Commentary

Brett Favre Slams Politics in Sports: 'I Want to Watch the Game'

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Legendary former NFL quarterback Brett Favre has called for an end to the marriage between sports and politics after the latter has ruined once-cherished American institutions and traditions.

Favre, a Super Bowl winner and arguably one of the best gunslingers to ever suit up for an NFL team, said on Tuesday that he’d had enough of all the division. He also made it clear he doesn’t think he’s alone.

Favre joined Andrew Klavan of The Daily Wire on YouTube in a segment that also featured conservative political commentator Eric Bolling, the Hall of Famer’s co-host on the “Bolling with Favre” podcast.

The former Green Bay Packer didn’t hold back on his thoughts, saying in one particularly identifiable statement: “I want to watch the game.”

“I think both sides, for the most part, want to see it just remain about the sport, not about politics,” Favre said. “At least that’s my interpretation.

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“I know when I turn on a game, I want to watch the game. I want to watch the players play, and teams win and lose, come from behind. I want to watch all the, you know, the important parts of the game, not what’s going on outside the game. And I think the general fan feels the same way.”

Asked if he ever once experienced the presence of divisive racial politics when he was playing in the league from 1991 to 2010, Favre responded, “Absolutely not.”

“In fact, that was sort of our protected space, if you will, where we could kind of let our guard down,” he said. “We were in something together. We fought together. We won together. We lost together. And we truly were a family.”

“Something has to unite us,” the Hall of Famer said, lamenting the loss of the unifying presence of national sports.

Do you agree with Favre?

“Now, it’s almost like a division. I can’t tell you how many people, including yourself, have said to me, ‘I don’t watch anymore, it’s not about the game anymore,’ and I tend to agree,” Favre told Klavan. “You know, again, it’s a shame. It’s too bad, you know.

“But, like you said, you know, there’s differences, always, there’s always been differences, there’s always been issues within the world, within the country, within our states. But again, something has to unify us, and I felt like the flag, standing patriotically — because blacks and whites and Hispanics have fought for this country and died for this country. And it’s too bad.”

“Whatever happened to, you know, your ideas, your thoughts, your beliefs being yours and not wrong?” he said. “That seems a distant past.”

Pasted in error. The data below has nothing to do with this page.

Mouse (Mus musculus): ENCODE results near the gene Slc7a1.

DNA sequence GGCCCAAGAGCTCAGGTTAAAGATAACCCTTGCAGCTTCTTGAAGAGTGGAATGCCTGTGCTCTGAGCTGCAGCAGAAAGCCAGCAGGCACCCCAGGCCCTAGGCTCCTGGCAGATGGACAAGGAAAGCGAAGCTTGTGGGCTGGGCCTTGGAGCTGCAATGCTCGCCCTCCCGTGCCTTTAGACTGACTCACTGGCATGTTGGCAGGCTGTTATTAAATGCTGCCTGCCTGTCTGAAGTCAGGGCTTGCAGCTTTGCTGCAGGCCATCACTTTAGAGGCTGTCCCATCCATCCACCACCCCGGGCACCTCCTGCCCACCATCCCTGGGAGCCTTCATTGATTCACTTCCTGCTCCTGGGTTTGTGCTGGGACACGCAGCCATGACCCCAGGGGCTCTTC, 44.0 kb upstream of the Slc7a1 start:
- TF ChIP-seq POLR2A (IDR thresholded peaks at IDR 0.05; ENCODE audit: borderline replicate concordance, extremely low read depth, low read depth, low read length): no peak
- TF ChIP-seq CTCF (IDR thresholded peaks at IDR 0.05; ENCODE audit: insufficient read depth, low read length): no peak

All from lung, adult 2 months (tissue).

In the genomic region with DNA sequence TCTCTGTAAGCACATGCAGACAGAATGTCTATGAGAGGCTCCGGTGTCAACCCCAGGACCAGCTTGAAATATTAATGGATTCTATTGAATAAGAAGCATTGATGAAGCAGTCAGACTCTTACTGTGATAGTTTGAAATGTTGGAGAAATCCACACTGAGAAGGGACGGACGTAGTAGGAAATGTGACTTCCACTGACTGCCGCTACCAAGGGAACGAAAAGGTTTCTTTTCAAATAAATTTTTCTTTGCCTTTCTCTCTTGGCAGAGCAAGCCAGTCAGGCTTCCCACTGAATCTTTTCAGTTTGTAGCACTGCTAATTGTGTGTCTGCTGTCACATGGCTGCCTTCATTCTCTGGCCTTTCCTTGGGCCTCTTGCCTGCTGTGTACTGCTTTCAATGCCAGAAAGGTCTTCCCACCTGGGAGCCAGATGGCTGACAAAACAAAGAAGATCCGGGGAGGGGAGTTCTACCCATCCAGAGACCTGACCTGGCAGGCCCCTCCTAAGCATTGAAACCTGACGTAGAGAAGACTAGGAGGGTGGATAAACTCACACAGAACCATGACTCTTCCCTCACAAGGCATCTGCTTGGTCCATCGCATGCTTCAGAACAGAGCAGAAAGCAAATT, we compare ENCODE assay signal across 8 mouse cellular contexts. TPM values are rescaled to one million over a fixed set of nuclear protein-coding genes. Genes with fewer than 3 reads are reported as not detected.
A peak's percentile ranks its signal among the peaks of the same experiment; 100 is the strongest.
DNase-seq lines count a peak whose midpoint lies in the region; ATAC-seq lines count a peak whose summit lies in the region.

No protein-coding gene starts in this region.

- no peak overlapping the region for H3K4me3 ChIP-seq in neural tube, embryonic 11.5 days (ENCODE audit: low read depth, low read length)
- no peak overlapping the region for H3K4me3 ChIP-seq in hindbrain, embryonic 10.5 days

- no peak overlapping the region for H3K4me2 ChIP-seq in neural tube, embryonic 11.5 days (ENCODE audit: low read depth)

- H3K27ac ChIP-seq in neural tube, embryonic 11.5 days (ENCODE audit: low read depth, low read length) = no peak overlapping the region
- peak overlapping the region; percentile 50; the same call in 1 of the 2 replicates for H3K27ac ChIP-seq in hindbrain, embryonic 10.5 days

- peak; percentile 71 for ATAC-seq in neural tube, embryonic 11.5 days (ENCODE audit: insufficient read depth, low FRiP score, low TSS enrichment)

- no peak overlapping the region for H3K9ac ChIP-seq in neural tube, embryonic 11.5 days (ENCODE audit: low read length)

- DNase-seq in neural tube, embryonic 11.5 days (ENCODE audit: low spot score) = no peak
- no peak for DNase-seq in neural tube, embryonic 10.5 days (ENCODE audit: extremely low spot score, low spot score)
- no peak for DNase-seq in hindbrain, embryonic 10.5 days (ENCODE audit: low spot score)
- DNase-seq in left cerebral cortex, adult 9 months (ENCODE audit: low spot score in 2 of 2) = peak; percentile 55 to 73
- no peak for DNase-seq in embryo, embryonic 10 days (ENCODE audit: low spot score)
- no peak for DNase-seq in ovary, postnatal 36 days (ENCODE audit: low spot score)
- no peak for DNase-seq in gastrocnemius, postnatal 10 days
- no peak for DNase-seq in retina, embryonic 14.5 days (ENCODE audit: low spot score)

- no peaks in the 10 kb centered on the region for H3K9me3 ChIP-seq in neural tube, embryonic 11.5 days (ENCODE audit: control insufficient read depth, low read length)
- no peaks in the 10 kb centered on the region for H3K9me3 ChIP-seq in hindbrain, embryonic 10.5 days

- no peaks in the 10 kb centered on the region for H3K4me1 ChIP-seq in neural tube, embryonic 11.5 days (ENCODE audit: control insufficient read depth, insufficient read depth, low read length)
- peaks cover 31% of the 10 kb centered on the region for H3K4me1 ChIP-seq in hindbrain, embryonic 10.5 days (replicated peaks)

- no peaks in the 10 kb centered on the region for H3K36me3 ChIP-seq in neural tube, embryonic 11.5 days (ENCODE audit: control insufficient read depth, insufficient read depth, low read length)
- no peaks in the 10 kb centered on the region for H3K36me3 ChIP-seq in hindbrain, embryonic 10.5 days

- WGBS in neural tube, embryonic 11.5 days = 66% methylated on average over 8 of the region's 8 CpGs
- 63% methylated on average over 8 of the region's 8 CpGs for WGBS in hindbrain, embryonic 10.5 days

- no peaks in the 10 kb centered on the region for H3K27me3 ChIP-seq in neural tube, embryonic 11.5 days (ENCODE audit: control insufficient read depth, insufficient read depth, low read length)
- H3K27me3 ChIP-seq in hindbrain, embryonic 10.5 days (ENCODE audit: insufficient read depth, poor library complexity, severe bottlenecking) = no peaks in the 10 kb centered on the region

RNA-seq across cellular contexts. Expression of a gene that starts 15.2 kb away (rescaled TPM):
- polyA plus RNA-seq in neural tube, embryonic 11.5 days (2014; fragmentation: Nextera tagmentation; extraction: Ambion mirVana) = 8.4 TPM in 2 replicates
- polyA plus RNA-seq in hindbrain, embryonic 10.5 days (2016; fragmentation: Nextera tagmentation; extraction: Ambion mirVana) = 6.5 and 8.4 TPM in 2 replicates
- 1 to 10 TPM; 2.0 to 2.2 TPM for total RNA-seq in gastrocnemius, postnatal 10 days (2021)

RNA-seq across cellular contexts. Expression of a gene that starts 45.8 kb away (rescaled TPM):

Politics and sports haven’t simply intersected, as you well know. Professional and even college sports, in a very short period of time, have gone from forms of entertainment where Americans could come together to venues where players have become individual political platforms.

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Just a couple of years ago, two complete strangers could high-five at a restaurant over a touchdown while watching a football game being played a thousand miles away. Today, such common ground might be hard to come by — and that’s assuming that two people outside of the same household would even be together, at least without masks.

Last season, the NFL encouraged players to wear the names of people, many of them alleged violent criminals, who were killed during encounters with police officers. The shallow act perpetuated the false notion that the country and its criminal justice system are both inherently racist and irredeemable.

Within the last few weeks, fans of professional baseball were essentially informed that their hard-earned dollars spent on tickets and merchandise were going to help the Democratic Party oppose voter ID laws.

Loyal fans were repaid for their years of fandom by being labeled as racists if their political views didn’t align with those of Major League Baseball Commissioner Rob Manfred.

That’s leaving out the NBA, which is more or less now a left-wing political organization where high-paid activists also happen to play basketball.

It’s all so very surreal and stunning how quickly the country lost sports. Not even professional golf and NASCAR have stayed out of it completely.

It’s more than tragic. It’s a catastrophe for people whose mutually shared passion for something, even if it were simply a three-hour game of basketball, united them in a way few other things were capable of doing.

The left’s politics spoiled all the fun, and an all-time great is calling it like it is.

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Johnathan "Kipp" Jones has authored thousands of news articles throughout his career. He has also worked as an editor and producer in radio and television. He is a proud husband and father.
Johnathan "Kipp" Jones has worked as an editor and producer in radio and television. He is a proud husband and father.




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